Identity Theft Expert?
Are you an expert at something?
In the world of professional speaking, you are expected to be an expert in your topic (to be taken seriously and to make a living). So speakers begin calling themselves experts, sometimes before they deserve the title. It’s like giving yourself a nickname – it feels a bit self-congratulatory.
I’m no exception. After becoming a two-time victim of identity theft, writing a book on identity theft prevention, and delivering approximately 50 identity theft speeches, I suddenly became an identity theft expert. One day at a speech, someone introduced me as John Sileo, identity theft expert. A local TV station was there filming, so that night on TV I became a local ID theft expert. And that eventually led to some modest national recognition. The name stuck – because it was good for marketing and because, compared to the people in my audience, it was usually true. But compared to a criminal investigator who’d studied financial crime for 20 years, it was untrue. My expertise was really about DELIVERY – distilling and delivering the most important prevention information in a way that inspired people to take action. Which is great… but does it make me an identity theft expert?
Here’s the kicker. Had I not been branded an identity theft expert before it was probably true (if, in fact, it is true even now), I would have never been given the opportunities to BECOME an expert. Once I was branded “the expert” (and it’s later incarnation, “America’s Top Identity Theft Speaker”), I was invited to speak for Fortune 500 companies, participate on boards, contribute to panels and conferences and articles and to meet other experts on the topic. That exposure increased my expertise. But the chicken/egg sensation still troubles me – which came first, the title or the expertise? All too often, I think the title is first. Is that necessarily a bad thing?
Which brings me to my point. How do we become genuine experts in our field? I think that this is the single most important professional question we face as a nation as professional jobs increasingly go to people with greater expertise (sometime in other countries). If my friend Patrick (a pilot for Continental) were to call himself an expert as early in his career as I did, we would all be taking our vacations by car this summer. Ditto for a doctor, teacher or Army general. Expertise obviously varies by what we are applying the term to. But I would like to find the common denominators among these fields (expert pilot, speaker, guitar player, coach, mom, golfer, chess player, etc.). Out of this conversation, I’d like to collect an understanding of some of the common qualities that experts share (if such a list exists). With that knowledge, maybe it will be easier to become an expert. I’ll share my thoughts and learnings once I’ve heard yours.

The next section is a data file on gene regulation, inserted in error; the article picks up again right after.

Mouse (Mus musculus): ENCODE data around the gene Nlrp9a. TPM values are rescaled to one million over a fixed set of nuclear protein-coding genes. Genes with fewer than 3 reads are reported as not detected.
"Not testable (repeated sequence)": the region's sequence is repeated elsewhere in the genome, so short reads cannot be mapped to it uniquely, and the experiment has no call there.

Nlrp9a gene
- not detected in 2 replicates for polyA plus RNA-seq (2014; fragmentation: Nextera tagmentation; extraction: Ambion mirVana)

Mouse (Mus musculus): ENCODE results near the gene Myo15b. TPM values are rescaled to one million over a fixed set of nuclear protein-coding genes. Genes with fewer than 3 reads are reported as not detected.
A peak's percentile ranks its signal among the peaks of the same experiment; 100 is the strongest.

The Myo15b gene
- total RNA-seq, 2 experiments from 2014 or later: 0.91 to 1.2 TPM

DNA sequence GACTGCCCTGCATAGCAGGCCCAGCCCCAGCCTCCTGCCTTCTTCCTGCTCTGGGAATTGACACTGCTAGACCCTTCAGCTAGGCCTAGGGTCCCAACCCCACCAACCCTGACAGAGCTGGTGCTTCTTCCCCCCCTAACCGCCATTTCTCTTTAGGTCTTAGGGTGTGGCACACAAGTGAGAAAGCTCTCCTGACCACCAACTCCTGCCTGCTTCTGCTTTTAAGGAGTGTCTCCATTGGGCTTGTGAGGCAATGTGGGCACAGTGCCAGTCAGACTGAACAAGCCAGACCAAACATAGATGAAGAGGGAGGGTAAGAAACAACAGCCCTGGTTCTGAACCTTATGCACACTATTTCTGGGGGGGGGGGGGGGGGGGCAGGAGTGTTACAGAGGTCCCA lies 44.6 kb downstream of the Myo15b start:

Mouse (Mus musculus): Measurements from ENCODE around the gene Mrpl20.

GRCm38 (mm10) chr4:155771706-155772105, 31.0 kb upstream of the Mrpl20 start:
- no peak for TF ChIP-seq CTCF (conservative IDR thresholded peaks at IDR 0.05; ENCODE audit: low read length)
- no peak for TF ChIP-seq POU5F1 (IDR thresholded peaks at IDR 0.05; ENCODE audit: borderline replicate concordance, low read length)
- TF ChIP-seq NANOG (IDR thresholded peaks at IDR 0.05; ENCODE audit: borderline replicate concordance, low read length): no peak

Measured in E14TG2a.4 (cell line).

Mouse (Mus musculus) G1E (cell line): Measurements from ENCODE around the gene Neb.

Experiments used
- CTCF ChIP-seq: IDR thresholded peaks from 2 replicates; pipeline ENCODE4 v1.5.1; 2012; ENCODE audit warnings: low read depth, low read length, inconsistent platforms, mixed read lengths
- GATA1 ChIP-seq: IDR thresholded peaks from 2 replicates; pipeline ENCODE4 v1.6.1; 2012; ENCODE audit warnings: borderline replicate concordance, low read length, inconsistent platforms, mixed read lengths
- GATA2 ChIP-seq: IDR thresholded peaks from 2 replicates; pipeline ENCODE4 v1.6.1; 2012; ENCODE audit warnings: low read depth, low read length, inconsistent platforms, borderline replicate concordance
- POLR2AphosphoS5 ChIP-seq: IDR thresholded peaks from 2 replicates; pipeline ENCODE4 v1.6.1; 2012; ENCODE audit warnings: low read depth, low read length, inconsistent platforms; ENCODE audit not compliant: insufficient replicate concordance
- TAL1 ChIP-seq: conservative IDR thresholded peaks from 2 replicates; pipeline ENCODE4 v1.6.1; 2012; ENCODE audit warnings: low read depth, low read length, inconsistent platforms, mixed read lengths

My fascination with this topic has lead me to read academic papers on the topic. Drawing from those, let me set a common foundation by defining a couple of terms:
- Expert: “One who is very skillful and well-informed in some special field” or “someone widely recognized as a reliable source of knowledge, technique, or skill whose judgement is accorded authority and status by the public or his or her peers” (Webster’s New World Dictionary, 1968, p. 168).
- Expertise: “the characteristics, skills, and knowledge that distinguish experts from novices and less experienced people” (The Cambridge Handbook of Expertise and Expert Performance, 2006, p. 3).
- Expert Performance: the ability to consistently reproduce superior performances – to land the airplane safely in a monsoon every time, to win half of the golf tournaments you enter in a year, to play the guitar like Tommy Emmanuel:
So this is the question: How do we become experts? What, exactly, makes you the expert you are?
Is it knowledge? Experience? Coaching? A certain type of practice? Is it in our genes to become an expert? Is it a personality trait? Hard work? Focus? What made Bobby Fischer a better chess player after 9 years than his opponents, some of whom had played competitively for 30 years? They had more knowledge (knew more combinations of moves), more experience (games played), higher IQs, better coaches (according to some), etc. But comparatively, he was the greater expert at age 16. Why? I don’t want to oversimplify, but to find common ground. To explore some universal truths about expertise.
I’m sending this blog post to people that I truly consider experts in their field. I’d love to hear their thoughts on the topic, and yours.